6 of 7 people found the following review helpful
5.0 out of 5 stars
An underappreciated masterpiece., 11 Feb. 2003
Kid A is a huge jump forward from Radiohead's previous outing, OK Computer. It's a hugely experimental album; and had a lesser band tried to make such an album, it might have, well, sucked. But in Thom Yorke and the rest of the band's more than capable hands, Radiohead have created a simply stunning album.
The first track gives you a good taste of what to come; Everything In It's Right Place is little more than Thom singing over a keyboard melody; a million miles away from Planet Telex and Airbag, the openings of the previous two albums. Yet despite Radiohead's transcendence from guitar music to, well, Kid A, they have remained as musically brilliant as ever.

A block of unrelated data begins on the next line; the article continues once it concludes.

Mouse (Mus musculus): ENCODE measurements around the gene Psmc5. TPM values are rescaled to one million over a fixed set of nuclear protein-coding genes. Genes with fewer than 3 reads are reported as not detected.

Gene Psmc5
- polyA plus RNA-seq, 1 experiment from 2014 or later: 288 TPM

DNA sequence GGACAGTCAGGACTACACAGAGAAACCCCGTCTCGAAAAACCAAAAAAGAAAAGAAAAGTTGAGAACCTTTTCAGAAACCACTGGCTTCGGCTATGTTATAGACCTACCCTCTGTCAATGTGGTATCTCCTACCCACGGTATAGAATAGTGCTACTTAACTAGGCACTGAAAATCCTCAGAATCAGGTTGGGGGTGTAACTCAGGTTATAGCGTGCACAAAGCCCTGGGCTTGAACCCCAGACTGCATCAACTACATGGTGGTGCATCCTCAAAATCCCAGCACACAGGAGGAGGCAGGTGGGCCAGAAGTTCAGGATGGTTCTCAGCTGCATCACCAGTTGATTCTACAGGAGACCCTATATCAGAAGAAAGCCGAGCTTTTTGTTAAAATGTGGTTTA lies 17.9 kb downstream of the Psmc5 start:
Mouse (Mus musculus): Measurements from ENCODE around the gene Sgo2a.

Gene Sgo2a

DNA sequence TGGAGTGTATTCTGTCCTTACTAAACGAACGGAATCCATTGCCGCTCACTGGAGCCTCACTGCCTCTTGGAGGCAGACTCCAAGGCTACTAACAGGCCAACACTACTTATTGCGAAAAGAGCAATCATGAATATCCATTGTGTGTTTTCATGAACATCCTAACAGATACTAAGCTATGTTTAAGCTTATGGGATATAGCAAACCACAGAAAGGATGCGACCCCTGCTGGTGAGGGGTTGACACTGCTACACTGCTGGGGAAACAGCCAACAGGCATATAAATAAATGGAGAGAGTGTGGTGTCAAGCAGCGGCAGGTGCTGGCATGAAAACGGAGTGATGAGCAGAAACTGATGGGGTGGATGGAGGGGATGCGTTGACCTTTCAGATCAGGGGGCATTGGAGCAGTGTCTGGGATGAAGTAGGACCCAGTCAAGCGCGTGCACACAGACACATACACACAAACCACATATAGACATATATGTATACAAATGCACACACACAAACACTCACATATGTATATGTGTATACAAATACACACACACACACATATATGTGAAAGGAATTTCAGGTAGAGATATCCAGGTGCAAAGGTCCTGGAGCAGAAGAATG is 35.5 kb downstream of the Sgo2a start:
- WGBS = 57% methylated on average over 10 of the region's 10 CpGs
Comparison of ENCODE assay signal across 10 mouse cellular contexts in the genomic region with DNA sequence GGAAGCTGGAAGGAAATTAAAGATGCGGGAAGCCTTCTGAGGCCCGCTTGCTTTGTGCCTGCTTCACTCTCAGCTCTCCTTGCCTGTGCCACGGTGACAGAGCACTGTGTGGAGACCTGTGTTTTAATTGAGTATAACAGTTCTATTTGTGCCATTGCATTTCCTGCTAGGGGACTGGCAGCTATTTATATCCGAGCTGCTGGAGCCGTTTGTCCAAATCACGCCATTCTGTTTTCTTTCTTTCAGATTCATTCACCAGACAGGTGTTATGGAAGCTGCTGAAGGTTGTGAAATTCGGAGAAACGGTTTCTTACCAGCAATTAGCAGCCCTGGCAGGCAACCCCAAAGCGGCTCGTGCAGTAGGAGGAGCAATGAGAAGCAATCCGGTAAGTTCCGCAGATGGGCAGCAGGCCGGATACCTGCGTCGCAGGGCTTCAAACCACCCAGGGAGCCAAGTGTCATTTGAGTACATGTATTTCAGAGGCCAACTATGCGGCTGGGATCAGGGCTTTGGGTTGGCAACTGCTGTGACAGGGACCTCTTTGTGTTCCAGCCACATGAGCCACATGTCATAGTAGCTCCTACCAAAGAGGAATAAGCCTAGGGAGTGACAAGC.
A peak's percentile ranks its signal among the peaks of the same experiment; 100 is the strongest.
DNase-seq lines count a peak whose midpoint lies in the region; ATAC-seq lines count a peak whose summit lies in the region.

Following this is the title track, Kid A, which is one of the most beautiful songs I have heard in my short life; written on a computer program written by Thom, a baby's-mobile-like [can't think of a better way of describing it] melody plays, accompanied by Colin on bass and Phil giving a perfectly fitting drum accompaniment.
The album goes from atmospheric ballads like How To Disappear Completely, Morning Bell and In Limbo, to rock anthems like The National Anthem and Optimistic; to experimental tracks like the beautiful Treefingers and Motion Picture Soundtrack. And of course, there's the amazing Idioteque, a fast, energetic track with beautiful vocals and melody.
Radiohead's most experimental album is, while not their best, still an amazing record and definitely worth buying. In my opinion, this is a tour de force for Jonny, who gets to show off his keyboard abilities; and also Phil, whose drumming is superb in Kid A, The National Anthem and Idioteque. And of course, Thom's voice is as breathtaking as ever.
You should buy this album. Do it. Do it now. You know you want to.